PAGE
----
Electric cars, on the other hand, were easy to start, easy to drive, and quiet. They weren't exactly fast or long-range vehicles (they only went about 20 miles an hour), but this wasn't a problem in cities, where cars were primarily used. Plus the roads outside the city were pretty bad, and no one wanted to drive out there anyway.

These early electric cars had some major fans, too. The famous entrepreneur Thomas Edison backed electric cars, and even Henry Ford explored them as an option.

If electric cars had so many great benefits, why didn't they catch on? What went wrong?

Today, Texas is known for its gigantic crude oil production — but back around the turn of the century, we were just really starting to drill, baby, drill. Then, on Jan. 10, 1901, the Lucas No. 1 well in Spindletop blew its top, dramatically ushering in an era of cheap, readily available gasoline for America.

The Spindletop gusher, Jan. 10, 1901. Photo from John Trost/Wikimedia Commons.

In 1908, Henry Ford dealt a second blow to electric cars when he unveiled the gas-powered Ford Model T.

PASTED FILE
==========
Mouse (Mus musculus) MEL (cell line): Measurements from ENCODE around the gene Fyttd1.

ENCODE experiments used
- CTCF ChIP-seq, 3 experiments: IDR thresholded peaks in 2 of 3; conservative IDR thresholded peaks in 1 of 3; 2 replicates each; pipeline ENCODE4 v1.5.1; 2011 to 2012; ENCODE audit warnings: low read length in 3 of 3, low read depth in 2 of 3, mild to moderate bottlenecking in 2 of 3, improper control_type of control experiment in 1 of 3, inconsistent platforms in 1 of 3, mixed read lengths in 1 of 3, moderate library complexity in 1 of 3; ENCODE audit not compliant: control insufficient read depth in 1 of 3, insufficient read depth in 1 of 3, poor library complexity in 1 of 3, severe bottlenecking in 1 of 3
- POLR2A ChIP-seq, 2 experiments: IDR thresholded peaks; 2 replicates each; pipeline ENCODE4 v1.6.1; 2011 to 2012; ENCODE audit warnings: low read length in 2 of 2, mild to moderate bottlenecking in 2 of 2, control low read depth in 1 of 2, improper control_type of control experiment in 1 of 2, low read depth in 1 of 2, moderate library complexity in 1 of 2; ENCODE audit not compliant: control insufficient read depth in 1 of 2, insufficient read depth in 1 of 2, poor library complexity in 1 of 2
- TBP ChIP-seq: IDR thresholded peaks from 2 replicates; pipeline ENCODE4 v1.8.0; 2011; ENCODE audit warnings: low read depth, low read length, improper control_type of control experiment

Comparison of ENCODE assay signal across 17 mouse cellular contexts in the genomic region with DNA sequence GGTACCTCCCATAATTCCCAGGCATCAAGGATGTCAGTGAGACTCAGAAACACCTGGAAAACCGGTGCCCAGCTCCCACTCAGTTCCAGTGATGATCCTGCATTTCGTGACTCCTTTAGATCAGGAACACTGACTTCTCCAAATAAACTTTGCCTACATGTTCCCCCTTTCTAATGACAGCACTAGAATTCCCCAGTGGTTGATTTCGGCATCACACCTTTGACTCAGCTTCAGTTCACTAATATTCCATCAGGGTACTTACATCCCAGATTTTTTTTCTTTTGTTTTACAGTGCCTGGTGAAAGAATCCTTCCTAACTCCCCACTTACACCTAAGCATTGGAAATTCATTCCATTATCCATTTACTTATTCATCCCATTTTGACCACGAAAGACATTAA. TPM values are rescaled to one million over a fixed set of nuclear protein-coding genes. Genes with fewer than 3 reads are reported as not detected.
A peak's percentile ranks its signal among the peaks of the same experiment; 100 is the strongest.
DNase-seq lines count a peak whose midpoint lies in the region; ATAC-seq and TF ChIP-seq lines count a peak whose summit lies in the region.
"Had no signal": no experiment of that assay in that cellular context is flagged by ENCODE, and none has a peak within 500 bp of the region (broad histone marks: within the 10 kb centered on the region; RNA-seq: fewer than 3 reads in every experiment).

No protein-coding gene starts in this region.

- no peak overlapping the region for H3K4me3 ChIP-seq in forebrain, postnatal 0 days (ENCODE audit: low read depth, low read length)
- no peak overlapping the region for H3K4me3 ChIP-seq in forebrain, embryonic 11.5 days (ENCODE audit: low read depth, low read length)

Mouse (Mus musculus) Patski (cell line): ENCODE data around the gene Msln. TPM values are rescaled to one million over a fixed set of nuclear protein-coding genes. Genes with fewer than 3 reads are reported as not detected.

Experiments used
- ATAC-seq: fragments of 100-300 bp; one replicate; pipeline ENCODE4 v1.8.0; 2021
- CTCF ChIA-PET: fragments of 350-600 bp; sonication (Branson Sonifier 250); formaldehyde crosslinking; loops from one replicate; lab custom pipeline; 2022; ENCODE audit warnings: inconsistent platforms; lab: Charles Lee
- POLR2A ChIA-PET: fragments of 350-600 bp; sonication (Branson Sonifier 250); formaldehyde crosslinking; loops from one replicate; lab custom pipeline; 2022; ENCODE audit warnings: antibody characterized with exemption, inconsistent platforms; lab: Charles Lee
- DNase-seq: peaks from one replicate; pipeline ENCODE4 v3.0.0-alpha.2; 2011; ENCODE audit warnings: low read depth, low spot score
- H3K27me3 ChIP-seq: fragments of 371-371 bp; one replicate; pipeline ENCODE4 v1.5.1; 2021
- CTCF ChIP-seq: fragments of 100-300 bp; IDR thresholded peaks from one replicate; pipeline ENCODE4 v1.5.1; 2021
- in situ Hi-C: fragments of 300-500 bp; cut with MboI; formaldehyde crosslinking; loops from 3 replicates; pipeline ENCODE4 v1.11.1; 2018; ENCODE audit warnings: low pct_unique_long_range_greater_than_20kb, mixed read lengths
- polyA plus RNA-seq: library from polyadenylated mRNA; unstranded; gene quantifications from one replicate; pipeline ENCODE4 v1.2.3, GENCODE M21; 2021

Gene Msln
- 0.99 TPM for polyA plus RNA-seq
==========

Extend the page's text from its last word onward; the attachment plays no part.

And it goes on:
Largely thanks to Ford's use of an assembly line, the Model T was much cheaper than any other cars out there, costing only about a third as much as a comparable electric car.

A later model of the super-cheap Model T, the Model T Couplet, way back in 1914. Photo by Hulton Archive/Getty Images.

Plus, with the advent of the highway system, people wanted fast, cheap, powerful cars that they could use anywhere.

It's hard to imagine now, but at the time we also just didn't have the infrastructure to support electric cars. Today, you can get electricity pretty much anywhere. Before 1910, however, a lot of urban homes weren't wired for electricity, meaning people couldn't charge their cars at home. And electric cars certainly weren't an option for anyone living in a rural area where electricity wasn't even a thing.